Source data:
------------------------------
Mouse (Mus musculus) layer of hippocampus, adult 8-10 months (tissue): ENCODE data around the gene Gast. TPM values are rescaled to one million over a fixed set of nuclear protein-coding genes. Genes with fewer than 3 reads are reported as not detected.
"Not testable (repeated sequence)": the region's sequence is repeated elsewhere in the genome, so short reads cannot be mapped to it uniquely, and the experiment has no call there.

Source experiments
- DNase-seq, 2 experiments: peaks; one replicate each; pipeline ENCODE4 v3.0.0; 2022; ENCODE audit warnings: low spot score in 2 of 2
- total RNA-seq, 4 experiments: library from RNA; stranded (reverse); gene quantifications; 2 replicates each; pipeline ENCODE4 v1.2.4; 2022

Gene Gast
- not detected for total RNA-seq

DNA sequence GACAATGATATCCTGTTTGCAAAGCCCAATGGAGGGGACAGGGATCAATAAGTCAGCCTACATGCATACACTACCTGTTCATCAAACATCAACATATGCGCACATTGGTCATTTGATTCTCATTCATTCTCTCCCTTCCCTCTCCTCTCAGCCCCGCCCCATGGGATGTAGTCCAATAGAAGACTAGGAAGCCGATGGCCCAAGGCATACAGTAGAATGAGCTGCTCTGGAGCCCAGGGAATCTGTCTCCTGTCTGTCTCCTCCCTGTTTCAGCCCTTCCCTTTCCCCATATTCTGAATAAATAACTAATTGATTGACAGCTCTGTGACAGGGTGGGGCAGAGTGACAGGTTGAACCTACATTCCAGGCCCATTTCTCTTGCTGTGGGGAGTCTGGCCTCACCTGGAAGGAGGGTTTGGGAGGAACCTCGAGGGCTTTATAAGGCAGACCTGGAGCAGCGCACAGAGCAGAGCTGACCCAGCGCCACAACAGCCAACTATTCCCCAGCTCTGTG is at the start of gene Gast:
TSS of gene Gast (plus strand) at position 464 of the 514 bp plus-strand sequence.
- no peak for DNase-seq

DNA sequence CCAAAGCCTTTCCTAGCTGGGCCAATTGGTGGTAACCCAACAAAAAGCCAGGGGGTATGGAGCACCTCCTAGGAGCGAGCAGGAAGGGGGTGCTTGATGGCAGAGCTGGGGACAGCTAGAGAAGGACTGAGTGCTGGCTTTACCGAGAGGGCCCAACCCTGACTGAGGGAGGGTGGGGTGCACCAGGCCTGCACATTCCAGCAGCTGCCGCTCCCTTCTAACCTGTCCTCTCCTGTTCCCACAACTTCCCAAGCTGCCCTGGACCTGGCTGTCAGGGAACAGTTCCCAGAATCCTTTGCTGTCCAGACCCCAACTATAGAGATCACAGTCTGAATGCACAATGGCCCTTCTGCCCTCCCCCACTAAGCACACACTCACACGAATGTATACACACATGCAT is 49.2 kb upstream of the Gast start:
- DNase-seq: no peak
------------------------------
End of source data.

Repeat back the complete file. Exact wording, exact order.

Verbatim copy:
Mouse (Mus musculus) layer of hippocampus, adult 8-10 months (tissue): ENCODE data around the gene Gast. TPM values are rescaled to one million over a fixed set of nuclear protein-coding genes. Genes with fewer than 3 reads are reported as not detected.
"Not testable (repeated sequence)": the region's sequence is repeated elsewhere in the genome, so short reads cannot be mapped to it uniquely, and the experiment has no call there.

Source experiments
- DNase-seq, 2 experiments: peaks; one replicate each; pipeline ENCODE4 v3.0.0; 2022; ENCODE audit warnings: low spot score in 2 of 2
- total RNA-seq, 4 experiments: library from RNA; stranded (reverse); gene quantifications; 2 replicates each; pipeline ENCODE4 v1.2.4; 2022

Gene Gast
- not detected for total RNA-seq

DNA sequence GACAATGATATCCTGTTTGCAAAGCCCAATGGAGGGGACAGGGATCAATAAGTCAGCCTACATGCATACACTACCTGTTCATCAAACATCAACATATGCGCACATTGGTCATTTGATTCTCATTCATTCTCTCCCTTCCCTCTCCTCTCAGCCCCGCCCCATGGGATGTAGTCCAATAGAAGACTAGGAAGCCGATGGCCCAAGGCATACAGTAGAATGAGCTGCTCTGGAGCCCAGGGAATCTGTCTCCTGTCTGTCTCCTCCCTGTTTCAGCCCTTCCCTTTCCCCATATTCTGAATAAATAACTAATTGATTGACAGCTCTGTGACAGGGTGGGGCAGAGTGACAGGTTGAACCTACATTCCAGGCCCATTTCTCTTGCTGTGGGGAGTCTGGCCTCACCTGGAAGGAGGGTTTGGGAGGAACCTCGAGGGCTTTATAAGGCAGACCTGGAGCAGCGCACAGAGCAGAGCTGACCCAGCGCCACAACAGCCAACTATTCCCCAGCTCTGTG is at the start of gene Gast:
TSS of gene Gast (plus strand) at position 464 of the 514 bp plus-strand sequence.
- no peak for DNase-seq

DNA sequence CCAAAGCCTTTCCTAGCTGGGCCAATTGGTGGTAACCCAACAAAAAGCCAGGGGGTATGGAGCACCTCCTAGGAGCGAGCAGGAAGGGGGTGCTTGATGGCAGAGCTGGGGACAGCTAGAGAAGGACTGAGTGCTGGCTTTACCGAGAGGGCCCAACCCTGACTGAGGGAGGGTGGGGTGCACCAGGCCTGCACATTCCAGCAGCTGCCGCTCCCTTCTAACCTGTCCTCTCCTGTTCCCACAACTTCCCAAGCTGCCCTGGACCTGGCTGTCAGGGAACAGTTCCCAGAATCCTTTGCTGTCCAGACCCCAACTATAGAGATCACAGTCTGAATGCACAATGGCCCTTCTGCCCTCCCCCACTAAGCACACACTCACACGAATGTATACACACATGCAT is 49.2 kb upstream of the Gast start:
- DNase-seq: no peak